Humanizing breakthroughs

Technology, product design, and user interface design are three parts of the same story. While the technology is largely invisible, an appealing look and feel as well as an intuitive user interface enable technologists and patients to enjoy a human-like interaction with this innovation.

Doris Pischitz
Published on September 28, 2022

Therefore, when creating the look and feel of the next-generation computed tomography (CT) scanner, the design team at Siemens Healthineers set about the task of making photon-counting CT tangible and more human.

The team tackled this challenge by putting both the user and the patient at the center of design decisions – discussing steps and features with representatives from these groups.

One wish that is regularly expressed by staff is that the system should be intuitive to use and at the same time less intimidating for patients. For the patient, this also means easy access to the exam position, for example via a low and easily adjustable table position. The lowest table height of 32 centimeters also makes it easy for staff to help their patients transfer to the system.

Patient anxiety is another issue that can impede exam results. Besides the well-structured system and the smooth-opening funnel, an additional lighting system at the gantry aims to help patients feel at ease during the scan.

At University Hospital Zurich, Switzerland, approximately 40 patients are examined each day with NAEOTOM Alpha1. Listen to Beate Kolb, head technologist for computed tomography, explain how her patients experience the scan.

Embedded hygienic design principles such as reduced detail complexity and slanting surfaces allow for proper cleaning of the system. This has always been an important requirement, even more so in times of COVID-19.

What has been promised on the hardware design level has to be continued coherently on the software and user interface level. Imaging systems from Siemens Healthineers feature a coherent usability concept and unified interfaces across all modalities. Built-in expertise guides the users through exams and helps them interact intuitively and naturally with the system. This simplifies users’ tasks greatly and helps them to tap the full potential of the technology.

However, new functionalities required certain adaptations to the user interface. Features such as workspace-specific design, patient-centric navigation, and an integrated desktop-to-mobile support with tablet computers are key contributors to the photon-counting CT workflow.

Beate Kolb, head technologist for computed tomography at University Hospital Zurich, Switzerland, talks about her experience of the new functionalities on the user interface.

Users who are not yet experienced in spectral imaging receive automated suggestions as to which spectral imaging settings are appropriate for which patient. These are based on the procedure and patient characteristics. They help them find the optimal combination of acquisition and reconstruction parameters for standardized results. Depending on factors such as patient size, expected compliance with breathing instructions, or indication, the protocol settings are automatically adapted.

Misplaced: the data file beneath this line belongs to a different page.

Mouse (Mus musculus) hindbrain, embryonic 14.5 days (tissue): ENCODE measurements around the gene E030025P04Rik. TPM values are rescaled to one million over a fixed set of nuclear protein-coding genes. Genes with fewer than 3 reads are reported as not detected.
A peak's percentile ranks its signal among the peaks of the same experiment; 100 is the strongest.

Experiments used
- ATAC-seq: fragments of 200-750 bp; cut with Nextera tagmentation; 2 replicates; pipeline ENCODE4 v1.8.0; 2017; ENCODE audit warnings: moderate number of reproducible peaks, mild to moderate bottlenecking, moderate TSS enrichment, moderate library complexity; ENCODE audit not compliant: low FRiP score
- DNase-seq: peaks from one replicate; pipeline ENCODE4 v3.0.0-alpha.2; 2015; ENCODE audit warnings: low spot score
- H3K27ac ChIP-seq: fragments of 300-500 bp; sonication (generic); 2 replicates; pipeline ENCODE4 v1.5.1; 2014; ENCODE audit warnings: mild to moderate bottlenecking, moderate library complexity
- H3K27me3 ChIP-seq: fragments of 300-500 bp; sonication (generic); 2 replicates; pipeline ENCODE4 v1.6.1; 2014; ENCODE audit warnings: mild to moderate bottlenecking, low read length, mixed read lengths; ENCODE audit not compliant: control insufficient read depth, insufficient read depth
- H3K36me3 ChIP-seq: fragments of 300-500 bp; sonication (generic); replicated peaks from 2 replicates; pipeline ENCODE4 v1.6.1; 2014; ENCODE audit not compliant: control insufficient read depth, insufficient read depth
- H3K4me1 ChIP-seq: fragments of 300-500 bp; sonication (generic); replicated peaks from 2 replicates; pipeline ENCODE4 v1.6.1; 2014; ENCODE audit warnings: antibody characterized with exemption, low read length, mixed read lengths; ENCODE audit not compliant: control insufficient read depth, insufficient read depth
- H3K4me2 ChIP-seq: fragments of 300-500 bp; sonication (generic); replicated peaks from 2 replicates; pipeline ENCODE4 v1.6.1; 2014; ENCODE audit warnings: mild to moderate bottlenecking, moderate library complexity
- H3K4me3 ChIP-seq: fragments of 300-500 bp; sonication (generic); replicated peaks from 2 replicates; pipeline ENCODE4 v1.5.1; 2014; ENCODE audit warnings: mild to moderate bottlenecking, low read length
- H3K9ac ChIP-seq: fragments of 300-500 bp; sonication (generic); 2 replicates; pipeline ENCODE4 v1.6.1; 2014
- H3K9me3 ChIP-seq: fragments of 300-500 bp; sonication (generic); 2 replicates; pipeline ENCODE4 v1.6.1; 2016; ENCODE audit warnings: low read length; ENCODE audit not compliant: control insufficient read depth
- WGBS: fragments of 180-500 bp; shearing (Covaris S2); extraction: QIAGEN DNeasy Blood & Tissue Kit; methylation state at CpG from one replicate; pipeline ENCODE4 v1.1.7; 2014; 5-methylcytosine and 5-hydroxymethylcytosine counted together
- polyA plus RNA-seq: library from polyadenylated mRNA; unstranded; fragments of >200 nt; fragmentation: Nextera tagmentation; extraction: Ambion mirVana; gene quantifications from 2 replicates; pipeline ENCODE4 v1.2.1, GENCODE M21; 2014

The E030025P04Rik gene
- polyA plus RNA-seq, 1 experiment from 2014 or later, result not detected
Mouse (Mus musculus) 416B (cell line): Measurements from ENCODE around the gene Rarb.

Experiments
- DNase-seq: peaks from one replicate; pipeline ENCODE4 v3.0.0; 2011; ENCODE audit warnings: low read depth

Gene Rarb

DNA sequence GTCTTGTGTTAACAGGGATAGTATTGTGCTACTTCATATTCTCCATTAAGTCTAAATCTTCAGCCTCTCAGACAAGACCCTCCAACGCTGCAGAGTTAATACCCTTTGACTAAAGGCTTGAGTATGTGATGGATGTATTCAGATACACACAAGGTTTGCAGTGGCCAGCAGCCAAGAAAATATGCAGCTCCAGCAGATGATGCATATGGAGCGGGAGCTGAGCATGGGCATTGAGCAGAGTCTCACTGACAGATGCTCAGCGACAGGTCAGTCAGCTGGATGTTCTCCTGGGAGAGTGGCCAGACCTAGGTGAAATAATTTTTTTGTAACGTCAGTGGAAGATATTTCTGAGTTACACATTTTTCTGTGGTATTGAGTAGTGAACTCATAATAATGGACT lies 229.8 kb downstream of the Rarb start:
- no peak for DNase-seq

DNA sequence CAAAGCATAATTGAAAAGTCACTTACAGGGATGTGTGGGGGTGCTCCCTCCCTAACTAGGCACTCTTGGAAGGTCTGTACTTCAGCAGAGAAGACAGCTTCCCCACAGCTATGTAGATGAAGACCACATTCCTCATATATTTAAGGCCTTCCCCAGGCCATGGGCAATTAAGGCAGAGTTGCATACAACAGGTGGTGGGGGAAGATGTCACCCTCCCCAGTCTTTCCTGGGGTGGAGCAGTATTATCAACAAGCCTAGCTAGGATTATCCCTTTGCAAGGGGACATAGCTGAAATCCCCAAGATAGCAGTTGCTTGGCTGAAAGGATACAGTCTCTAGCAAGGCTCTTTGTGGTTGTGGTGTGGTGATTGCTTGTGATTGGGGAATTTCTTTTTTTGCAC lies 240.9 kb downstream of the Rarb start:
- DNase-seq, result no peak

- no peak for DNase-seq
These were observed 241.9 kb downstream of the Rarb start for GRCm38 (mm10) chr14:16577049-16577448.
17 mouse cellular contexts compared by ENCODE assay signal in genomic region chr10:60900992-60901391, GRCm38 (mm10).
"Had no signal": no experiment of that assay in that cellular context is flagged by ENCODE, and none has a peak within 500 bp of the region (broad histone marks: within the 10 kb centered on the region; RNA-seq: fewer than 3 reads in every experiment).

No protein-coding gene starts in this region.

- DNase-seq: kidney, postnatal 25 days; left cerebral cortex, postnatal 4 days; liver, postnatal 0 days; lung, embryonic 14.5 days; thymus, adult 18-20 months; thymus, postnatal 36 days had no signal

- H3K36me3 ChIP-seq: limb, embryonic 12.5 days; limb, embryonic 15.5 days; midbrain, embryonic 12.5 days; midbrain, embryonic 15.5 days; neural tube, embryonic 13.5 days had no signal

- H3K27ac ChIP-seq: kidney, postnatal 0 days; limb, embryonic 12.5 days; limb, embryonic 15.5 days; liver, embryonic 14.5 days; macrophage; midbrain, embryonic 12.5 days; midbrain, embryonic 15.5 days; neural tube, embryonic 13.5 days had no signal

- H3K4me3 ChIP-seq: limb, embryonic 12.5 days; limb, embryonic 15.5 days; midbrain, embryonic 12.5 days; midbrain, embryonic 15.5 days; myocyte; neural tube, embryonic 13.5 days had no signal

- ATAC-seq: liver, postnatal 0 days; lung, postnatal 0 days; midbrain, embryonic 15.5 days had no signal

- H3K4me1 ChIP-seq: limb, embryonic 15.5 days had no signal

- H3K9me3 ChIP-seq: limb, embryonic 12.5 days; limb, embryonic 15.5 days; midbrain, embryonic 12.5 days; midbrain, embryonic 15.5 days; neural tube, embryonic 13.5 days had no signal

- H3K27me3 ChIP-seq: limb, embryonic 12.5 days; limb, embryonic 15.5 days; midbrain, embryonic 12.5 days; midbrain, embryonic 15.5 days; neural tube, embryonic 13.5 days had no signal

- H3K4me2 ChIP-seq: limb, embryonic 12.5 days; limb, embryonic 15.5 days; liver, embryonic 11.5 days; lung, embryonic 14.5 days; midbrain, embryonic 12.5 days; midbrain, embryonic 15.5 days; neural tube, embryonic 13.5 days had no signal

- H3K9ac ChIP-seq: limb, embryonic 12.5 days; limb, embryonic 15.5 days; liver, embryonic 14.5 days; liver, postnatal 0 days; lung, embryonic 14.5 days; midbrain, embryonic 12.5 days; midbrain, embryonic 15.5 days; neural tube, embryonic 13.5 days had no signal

Experienced users can configure these protocols fast and intuitively themselves. In this expert mode, they benefit from high flexibility in modifying the predefined protocols as well as from the option to integrate their knowledge into standardized protocols and make them available to all users across their institution.

Erasmus Medical Center in Rotterdam, The Netherlands, features a fleet of seven CT scanners with the photon-counting system as the flagship. CT radiographer and technologist Marcel Dijkshoorn talks about how the system is used in his daily work.

As mentioned, the gantry itself also features easy-to-use touch interfaces that can be operated by the technologist while staying at the patient’s side to prepare the actual exam and protocols on the system. The tablet mirrors the functionalities and user interface of the workstation in the control room. Technologists do not have to run back and forth between the system and the control room but can talk to the patients and calm them down if they are nervous or they can clarify instructions if patients do not understand them immediately.

Listen to our podcast to understand what silver dots have to do with photon-counting CT

The secrets of CT: Photon-counting | Healthcare Perspectives
Healthcare Perspectives
The secrets of CT: Photon-counting | Healthcare Perspectives
Listen to learn about the limitations of traditional CT scanners and how modern scanners have overcome them. You’ll also hear about photon-counting and the impact it has on image quality. Additionally, you’ll find out the role that artificial intelligence can play in sorting and analyzing the large amount of data that modern CT scanners produce.

By Doris Pischitz
Doris Pischitz is an editor in corporate communications at Siemens Healthineers. The team specializes in topics related to healthcare, medical technology, disease areas, and digitalization.